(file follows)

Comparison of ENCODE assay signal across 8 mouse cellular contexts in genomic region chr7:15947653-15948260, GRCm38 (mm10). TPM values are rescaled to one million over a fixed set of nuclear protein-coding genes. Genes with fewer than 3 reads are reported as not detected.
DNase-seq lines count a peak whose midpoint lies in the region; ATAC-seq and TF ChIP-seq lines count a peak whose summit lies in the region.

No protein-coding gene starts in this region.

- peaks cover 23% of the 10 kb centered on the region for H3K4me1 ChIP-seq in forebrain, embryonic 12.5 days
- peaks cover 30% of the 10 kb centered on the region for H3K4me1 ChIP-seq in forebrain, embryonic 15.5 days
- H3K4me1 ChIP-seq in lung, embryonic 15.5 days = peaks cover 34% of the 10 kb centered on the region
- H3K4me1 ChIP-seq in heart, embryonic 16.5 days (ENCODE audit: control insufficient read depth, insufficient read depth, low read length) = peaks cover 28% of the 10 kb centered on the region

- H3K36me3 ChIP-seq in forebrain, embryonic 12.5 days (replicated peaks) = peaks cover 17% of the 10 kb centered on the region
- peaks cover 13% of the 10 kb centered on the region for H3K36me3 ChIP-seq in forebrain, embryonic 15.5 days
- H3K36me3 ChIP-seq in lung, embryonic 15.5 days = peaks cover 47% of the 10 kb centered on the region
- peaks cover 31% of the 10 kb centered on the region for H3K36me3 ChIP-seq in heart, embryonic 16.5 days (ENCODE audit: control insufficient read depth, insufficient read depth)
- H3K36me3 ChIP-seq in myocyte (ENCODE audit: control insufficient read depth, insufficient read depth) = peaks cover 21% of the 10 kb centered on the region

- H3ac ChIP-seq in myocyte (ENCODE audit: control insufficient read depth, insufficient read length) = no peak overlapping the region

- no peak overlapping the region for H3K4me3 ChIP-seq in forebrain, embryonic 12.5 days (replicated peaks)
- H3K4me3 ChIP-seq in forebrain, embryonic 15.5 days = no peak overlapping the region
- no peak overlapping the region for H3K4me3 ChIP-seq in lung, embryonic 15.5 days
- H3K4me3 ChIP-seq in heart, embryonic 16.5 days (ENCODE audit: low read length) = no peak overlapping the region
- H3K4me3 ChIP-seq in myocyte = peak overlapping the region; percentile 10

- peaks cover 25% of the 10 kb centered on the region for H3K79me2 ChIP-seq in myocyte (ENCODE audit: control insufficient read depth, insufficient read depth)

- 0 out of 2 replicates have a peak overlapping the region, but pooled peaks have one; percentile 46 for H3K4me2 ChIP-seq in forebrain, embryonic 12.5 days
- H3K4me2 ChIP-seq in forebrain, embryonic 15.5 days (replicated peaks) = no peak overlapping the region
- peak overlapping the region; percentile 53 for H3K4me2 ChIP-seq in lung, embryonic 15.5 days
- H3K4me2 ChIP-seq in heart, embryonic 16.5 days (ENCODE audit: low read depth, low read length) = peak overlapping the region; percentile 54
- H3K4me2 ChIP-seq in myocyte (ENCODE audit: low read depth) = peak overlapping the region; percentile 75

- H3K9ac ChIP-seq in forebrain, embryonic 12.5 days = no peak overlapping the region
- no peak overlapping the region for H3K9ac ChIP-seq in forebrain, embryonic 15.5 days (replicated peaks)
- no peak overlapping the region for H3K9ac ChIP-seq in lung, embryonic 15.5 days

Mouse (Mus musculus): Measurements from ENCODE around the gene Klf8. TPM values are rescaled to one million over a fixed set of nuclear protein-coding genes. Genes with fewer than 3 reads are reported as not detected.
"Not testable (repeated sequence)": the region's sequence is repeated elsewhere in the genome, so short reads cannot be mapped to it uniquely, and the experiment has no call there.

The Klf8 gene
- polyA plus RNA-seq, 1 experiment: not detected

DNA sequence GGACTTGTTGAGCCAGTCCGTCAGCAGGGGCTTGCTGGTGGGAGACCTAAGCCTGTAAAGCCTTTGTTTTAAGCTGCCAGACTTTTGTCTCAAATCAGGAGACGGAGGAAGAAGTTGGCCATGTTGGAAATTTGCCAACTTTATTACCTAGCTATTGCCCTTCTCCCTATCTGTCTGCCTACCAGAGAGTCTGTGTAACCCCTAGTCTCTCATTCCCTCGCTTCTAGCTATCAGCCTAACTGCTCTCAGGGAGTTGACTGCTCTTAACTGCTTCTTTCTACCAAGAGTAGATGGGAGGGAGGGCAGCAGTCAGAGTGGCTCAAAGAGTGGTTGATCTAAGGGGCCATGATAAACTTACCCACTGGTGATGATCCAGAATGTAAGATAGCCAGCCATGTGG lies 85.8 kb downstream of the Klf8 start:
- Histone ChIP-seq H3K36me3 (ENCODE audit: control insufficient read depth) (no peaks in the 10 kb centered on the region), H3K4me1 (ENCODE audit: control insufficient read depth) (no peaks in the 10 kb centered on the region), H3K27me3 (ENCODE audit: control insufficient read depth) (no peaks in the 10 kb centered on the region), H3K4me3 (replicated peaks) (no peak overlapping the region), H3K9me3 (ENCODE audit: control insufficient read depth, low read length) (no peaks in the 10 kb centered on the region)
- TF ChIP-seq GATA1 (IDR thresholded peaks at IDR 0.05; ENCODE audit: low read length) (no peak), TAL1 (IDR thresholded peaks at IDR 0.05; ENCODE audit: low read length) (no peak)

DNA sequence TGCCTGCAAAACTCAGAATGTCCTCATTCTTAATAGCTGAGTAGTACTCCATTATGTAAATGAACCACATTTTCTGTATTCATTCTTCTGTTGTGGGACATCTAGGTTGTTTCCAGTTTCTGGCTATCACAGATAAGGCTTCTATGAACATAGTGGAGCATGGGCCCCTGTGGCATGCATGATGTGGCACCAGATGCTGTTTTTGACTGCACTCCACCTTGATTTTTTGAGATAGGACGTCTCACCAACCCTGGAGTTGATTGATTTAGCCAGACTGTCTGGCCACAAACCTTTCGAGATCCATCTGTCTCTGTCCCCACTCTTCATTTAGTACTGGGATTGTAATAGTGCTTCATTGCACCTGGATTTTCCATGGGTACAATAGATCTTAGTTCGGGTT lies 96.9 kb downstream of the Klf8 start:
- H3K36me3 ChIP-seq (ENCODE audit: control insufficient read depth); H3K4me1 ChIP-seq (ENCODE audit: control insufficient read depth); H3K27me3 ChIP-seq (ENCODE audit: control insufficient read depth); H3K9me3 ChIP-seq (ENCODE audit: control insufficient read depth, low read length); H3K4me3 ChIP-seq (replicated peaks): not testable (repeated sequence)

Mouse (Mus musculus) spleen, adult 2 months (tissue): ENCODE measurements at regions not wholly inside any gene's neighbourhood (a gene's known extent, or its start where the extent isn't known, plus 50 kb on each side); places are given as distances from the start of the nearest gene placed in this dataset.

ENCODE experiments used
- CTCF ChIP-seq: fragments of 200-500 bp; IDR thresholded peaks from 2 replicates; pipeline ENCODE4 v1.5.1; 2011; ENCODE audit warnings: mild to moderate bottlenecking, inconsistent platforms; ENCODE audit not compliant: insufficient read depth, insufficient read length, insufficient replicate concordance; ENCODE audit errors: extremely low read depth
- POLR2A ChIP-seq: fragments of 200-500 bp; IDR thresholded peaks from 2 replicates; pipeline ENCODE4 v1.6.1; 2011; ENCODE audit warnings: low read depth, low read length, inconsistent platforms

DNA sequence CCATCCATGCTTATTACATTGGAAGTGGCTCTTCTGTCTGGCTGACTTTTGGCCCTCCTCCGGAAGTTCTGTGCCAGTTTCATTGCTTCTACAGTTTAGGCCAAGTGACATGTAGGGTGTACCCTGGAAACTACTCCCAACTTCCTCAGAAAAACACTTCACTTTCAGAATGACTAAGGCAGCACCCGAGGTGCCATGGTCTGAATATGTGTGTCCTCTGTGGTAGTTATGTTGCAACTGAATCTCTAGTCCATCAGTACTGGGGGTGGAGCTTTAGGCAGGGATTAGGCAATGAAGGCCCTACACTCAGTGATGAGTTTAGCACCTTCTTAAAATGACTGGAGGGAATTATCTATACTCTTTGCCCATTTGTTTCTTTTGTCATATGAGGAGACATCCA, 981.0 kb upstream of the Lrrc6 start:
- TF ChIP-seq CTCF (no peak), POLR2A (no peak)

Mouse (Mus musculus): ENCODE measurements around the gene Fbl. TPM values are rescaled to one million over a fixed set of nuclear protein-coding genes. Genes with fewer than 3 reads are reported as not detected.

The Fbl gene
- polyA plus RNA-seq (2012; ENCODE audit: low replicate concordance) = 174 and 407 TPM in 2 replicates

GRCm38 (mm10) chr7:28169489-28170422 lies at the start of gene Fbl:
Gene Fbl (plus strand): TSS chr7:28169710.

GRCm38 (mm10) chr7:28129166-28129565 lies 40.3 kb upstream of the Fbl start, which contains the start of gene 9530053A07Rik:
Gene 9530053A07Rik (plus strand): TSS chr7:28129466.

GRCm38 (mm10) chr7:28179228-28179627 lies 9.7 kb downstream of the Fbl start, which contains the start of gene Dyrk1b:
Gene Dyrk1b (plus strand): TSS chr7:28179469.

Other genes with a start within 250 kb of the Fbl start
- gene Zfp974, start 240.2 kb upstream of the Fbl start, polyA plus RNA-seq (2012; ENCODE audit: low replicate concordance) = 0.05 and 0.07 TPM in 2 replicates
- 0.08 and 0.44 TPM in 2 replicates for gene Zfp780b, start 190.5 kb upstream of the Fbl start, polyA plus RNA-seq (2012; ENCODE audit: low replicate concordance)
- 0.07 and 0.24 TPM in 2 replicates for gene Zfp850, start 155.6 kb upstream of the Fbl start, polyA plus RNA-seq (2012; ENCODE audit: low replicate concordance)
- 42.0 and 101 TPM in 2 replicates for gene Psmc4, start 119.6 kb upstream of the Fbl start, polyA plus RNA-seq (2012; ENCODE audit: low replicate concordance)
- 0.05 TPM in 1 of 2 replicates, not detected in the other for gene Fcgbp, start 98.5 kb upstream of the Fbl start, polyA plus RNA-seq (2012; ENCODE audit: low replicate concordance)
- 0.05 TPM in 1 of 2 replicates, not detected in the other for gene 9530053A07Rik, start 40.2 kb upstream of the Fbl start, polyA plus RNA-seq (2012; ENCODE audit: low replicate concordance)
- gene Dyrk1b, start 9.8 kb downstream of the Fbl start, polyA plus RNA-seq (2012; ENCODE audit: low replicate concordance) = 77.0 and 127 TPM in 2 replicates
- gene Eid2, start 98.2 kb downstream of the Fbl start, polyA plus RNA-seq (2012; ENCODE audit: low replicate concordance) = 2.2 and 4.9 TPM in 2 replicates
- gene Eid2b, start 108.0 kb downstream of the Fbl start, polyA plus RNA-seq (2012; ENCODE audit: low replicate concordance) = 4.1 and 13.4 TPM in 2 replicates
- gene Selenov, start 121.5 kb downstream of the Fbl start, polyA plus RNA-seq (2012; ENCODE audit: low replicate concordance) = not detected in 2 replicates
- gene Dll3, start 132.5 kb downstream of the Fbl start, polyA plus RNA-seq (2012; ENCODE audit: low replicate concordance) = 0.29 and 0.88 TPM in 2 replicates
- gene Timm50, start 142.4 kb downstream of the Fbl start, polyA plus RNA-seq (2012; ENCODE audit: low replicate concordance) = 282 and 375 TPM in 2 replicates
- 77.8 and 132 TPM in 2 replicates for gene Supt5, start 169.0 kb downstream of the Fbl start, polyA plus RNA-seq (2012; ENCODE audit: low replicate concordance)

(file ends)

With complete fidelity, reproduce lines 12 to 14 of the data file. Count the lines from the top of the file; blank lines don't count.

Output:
- H3K36me3 ChIP-seq in myocyte (ENCODE audit: control insufficient read depth, insufficient read depth) = peaks cover 21% of the 10 kb centered on the region

- H3ac ChIP-seq in myocyte (ENCODE audit: control insufficient read depth, insufficient read length) = no peak overlapping the region

- no peak overlapping the region for H3K4me3 ChIP-seq in forebrain, embryonic 12.5 days (replicated peaks)